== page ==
HIE likes to be shot when the sun is high - the time most people are avoiding cause they want those "golden hours".


That said, I've shot in all kinds of weather, too. ;)

HIE is like anything else in photography - study a bit, then find out what works for you by shooting the stuff!

Here's a focusing example: this one was taken with a wide angle lens about 12-15 feet in front of the building. Actually I had to lay on the sidewalk. Note that it's an overcast day (reduced radiation) but there is still that unique glow. I knew I'd get distortion in the building this close, but I wanted it.

584-sockshop.jpg



And this one I was able to focus on infinity with a fast shutter, and I had bracketed this one with the exposure compensation knob to either 1 or 2x:

584-AttheFair.jpg
It's grainy, but focused.
 

airgunr

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I've shot a couple of rolls of the Kodak HIE awhile ago. As I remember you select the ISO based on the developing style you will use. I used standard E-6 slide processing that you can get done at any developers.

Based on E-6 processing you then check the sheet in the box and I believe it tells you to set your ISO to 200. (It may have been ISO100 but it will say on the sheet).

Set the ISO on your camera and shoot away. You can use the internal meter on your Canon. I think you should have a "RED" mark on your lens as a focusing indicator for the Infared film.

You might want to experiment with Yellow and Red filters on the lense to give bright blue skys and water. MAKE SURE YOU LOAD AND UNLOAD IN TOTAL DARKNESS!!!!!!!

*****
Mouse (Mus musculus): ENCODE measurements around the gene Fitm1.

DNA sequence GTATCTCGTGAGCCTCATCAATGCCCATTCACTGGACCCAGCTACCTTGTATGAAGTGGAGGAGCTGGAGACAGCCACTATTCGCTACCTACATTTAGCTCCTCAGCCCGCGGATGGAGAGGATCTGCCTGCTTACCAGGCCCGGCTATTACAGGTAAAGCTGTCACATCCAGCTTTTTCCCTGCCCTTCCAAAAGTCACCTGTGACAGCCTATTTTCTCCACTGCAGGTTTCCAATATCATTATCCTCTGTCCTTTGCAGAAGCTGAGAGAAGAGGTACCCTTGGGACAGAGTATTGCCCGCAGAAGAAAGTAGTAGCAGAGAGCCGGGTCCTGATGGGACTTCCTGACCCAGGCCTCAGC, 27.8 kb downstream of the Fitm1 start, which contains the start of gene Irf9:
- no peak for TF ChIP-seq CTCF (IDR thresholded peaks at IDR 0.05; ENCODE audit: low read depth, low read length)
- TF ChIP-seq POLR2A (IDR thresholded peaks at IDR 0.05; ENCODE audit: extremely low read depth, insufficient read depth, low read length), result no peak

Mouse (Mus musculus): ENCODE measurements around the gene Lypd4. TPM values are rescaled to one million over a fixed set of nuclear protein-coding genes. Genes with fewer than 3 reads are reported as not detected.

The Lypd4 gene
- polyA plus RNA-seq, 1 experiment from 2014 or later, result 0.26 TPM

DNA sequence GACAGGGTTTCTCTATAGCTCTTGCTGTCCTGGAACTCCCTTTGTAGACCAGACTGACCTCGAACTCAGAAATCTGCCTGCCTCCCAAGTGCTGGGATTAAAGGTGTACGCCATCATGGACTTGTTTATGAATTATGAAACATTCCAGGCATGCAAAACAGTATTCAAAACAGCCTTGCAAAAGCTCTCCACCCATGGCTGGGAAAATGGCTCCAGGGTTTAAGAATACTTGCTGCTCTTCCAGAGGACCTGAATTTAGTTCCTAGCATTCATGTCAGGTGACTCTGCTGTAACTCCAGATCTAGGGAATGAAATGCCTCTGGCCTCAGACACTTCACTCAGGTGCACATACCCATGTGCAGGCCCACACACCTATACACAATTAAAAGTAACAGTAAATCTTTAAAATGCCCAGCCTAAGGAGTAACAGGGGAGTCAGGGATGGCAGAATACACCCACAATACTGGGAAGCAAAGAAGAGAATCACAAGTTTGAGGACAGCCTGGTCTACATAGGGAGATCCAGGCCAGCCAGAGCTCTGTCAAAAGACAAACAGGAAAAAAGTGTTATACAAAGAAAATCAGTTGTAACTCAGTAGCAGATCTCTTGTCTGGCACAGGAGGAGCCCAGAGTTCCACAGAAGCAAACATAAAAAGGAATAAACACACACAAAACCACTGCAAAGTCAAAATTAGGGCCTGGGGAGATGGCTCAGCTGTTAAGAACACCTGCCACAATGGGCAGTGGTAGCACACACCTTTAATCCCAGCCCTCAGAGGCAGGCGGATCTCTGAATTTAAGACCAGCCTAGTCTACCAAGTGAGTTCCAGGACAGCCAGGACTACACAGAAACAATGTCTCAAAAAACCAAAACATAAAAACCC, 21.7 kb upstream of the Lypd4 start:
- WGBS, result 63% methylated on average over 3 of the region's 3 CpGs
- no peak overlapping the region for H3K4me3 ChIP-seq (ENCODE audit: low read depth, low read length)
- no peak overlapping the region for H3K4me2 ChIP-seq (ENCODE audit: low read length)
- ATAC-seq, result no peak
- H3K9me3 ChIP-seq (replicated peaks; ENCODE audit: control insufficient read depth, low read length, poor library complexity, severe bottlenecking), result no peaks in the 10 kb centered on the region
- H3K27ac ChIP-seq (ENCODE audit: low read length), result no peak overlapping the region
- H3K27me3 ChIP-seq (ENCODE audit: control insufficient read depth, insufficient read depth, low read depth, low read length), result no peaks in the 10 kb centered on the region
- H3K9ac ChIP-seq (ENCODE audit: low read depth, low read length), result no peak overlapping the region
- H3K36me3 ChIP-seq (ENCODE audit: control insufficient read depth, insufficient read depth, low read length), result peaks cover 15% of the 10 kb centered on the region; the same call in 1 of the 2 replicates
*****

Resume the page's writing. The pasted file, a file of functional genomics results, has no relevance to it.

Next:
Jeff Canes

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airgunr said:
I've shot a couple of rolls of the Kodak HIE awhile ago. As I remember you select the ISO based on the developing style you will use. I used standard E-6 slide processing that you can get done at any developers.-----

i think that was EIR your used it color IR, HIR is b&w IR
 

terri

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Jeff Canes said:
i think that was EIR your used it color IR, HIR is b&w IR
I agree, with color IR you can use either C41 or E-6 processing.
 
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JamesD

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terri said:
And note in periods of high infrared - high sun or a subject with lots of greenery (landscape) - ALWAYS use your exposure compensation wheel and shoot at 1/2 X. Essentially, you're shooting at a higher ASA while keeping it rated at 360. We always bracket between 1/2 X and 0.
What exactly do you mean by "1/2 X and 0"? Half a stop underexposure? Half the exposure up to normal exposure?